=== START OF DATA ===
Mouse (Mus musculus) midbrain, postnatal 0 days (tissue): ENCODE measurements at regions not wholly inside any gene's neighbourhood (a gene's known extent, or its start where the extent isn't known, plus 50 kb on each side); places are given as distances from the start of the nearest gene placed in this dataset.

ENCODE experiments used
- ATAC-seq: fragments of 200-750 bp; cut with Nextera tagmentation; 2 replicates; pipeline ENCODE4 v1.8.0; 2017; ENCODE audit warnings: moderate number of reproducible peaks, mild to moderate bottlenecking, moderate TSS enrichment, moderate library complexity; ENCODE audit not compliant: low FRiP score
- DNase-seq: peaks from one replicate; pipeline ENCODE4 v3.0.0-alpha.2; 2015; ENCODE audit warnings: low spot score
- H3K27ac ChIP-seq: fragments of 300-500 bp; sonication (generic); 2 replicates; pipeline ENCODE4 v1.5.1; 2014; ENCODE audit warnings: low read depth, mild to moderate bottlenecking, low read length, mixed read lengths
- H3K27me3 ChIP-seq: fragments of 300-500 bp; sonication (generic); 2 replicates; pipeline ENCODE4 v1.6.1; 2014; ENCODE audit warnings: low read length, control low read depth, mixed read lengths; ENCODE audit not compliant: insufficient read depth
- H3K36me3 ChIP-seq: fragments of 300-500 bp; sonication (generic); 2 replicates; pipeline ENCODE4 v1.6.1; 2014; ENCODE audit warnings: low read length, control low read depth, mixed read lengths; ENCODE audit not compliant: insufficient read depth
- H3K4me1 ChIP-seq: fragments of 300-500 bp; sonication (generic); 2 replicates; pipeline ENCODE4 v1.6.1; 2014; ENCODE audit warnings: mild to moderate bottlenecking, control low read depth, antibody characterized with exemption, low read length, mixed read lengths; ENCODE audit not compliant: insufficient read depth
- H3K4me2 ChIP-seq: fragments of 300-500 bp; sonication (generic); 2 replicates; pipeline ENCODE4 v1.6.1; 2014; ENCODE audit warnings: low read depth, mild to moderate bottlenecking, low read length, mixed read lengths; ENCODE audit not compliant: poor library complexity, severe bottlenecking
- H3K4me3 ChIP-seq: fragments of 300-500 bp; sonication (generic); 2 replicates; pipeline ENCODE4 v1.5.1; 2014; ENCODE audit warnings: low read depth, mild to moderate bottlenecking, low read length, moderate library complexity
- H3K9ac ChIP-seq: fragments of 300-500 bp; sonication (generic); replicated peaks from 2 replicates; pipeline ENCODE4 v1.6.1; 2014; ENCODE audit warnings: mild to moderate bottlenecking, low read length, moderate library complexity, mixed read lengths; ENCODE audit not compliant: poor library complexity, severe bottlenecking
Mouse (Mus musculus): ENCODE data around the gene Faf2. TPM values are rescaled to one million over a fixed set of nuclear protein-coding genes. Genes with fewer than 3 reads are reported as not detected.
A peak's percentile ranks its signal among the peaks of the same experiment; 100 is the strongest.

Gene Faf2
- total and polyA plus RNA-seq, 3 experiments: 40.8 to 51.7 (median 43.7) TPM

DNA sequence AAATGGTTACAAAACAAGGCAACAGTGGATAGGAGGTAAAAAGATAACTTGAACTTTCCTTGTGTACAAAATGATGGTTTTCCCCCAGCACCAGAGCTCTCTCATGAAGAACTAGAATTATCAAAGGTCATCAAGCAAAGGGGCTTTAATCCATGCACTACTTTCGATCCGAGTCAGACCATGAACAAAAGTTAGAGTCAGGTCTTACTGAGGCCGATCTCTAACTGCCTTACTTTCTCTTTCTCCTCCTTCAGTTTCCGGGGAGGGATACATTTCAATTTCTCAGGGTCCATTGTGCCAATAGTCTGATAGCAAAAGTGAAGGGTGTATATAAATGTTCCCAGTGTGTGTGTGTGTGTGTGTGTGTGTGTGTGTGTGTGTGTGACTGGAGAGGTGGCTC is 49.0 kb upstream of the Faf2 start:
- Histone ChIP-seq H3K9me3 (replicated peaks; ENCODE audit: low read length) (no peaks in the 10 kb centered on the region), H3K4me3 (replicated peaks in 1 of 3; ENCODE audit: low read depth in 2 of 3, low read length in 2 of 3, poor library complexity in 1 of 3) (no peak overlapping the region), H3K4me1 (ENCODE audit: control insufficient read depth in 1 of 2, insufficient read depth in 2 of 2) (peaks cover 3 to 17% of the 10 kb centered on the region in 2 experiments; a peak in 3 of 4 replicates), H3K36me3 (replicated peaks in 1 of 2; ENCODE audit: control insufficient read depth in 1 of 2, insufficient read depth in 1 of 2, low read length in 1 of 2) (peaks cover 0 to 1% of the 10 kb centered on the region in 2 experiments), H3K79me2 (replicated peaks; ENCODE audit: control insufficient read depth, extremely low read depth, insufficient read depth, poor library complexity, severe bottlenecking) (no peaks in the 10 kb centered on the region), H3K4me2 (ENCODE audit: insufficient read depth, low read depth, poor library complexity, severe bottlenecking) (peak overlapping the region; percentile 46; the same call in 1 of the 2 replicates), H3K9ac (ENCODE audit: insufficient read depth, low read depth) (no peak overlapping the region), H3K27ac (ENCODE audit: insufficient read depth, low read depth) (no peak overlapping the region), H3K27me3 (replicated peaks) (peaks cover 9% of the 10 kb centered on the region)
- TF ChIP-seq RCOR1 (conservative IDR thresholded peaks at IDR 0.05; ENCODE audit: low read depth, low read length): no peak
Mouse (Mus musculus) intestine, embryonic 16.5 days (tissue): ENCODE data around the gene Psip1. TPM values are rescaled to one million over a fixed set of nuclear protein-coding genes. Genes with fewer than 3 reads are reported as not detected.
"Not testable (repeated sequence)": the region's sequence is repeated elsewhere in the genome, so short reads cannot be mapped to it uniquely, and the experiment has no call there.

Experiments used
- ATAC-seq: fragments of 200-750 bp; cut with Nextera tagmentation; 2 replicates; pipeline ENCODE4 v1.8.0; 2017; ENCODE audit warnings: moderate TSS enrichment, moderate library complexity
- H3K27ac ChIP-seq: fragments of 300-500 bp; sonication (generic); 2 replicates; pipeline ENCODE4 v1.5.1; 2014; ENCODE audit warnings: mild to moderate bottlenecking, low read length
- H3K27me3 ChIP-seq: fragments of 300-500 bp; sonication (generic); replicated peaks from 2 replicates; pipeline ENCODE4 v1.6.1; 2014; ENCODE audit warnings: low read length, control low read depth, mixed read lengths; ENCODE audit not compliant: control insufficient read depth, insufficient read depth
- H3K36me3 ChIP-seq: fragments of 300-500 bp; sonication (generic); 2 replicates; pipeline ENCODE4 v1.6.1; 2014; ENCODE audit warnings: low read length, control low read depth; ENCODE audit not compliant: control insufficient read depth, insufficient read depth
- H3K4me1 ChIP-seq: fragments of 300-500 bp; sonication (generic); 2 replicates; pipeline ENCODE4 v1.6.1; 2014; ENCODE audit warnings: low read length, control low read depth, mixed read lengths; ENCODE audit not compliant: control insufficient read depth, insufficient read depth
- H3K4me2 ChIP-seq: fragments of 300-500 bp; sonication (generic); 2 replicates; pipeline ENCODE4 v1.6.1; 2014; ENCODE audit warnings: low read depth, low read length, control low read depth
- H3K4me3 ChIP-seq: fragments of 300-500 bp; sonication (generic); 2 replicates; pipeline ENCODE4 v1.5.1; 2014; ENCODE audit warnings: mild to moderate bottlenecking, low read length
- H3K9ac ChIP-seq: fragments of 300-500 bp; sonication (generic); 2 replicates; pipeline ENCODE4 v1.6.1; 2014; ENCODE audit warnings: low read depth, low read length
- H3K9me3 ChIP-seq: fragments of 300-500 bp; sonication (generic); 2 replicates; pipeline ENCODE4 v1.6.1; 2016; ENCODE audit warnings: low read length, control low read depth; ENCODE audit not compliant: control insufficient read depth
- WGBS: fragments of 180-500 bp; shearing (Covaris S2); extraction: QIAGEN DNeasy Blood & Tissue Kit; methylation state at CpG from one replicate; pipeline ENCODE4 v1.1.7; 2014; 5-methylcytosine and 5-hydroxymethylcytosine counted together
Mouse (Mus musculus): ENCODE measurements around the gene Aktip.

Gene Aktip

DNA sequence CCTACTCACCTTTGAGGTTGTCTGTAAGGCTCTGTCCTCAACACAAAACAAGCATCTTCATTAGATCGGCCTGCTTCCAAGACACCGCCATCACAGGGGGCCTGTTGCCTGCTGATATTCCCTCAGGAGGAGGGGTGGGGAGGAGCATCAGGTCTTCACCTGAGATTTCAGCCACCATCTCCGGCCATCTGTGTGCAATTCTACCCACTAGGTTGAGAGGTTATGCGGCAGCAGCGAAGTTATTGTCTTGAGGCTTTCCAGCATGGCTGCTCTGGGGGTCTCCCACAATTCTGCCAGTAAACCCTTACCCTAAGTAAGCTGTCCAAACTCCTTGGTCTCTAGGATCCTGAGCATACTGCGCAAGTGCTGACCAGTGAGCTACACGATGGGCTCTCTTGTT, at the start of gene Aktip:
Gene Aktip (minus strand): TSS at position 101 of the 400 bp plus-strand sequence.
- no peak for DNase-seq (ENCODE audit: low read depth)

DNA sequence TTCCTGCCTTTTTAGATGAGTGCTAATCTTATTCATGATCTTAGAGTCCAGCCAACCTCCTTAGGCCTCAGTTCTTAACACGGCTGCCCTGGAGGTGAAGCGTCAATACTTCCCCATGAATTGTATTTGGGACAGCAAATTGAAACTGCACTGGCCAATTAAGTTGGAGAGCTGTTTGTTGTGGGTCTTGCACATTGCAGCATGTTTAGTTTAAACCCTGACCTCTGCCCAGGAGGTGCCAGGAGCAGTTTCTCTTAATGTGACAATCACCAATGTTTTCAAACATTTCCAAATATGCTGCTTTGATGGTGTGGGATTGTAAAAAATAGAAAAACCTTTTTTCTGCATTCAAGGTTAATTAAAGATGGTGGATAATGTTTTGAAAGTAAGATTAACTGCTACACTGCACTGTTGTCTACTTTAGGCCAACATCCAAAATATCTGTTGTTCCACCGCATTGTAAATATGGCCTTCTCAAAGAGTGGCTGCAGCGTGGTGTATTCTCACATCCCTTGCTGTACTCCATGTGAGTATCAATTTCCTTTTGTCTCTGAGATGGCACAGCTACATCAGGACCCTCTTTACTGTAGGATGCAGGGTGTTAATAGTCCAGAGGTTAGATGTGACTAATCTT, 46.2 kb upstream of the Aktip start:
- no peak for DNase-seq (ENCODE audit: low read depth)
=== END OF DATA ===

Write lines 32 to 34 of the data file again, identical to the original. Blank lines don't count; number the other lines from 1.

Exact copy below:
Mouse (Mus musculus): ENCODE measurements around the gene Aktip.

Gene Aktip

DNA sequence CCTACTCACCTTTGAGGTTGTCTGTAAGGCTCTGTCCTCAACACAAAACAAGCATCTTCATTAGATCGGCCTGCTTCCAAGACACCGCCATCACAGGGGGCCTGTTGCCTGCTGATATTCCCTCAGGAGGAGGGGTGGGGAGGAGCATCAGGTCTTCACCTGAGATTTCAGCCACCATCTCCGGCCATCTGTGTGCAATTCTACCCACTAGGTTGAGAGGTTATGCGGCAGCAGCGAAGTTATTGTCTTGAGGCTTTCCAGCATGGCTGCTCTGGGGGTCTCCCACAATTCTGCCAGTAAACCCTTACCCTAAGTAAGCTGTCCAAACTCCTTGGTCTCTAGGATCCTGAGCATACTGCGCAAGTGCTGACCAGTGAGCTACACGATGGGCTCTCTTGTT, at the start of gene Aktip: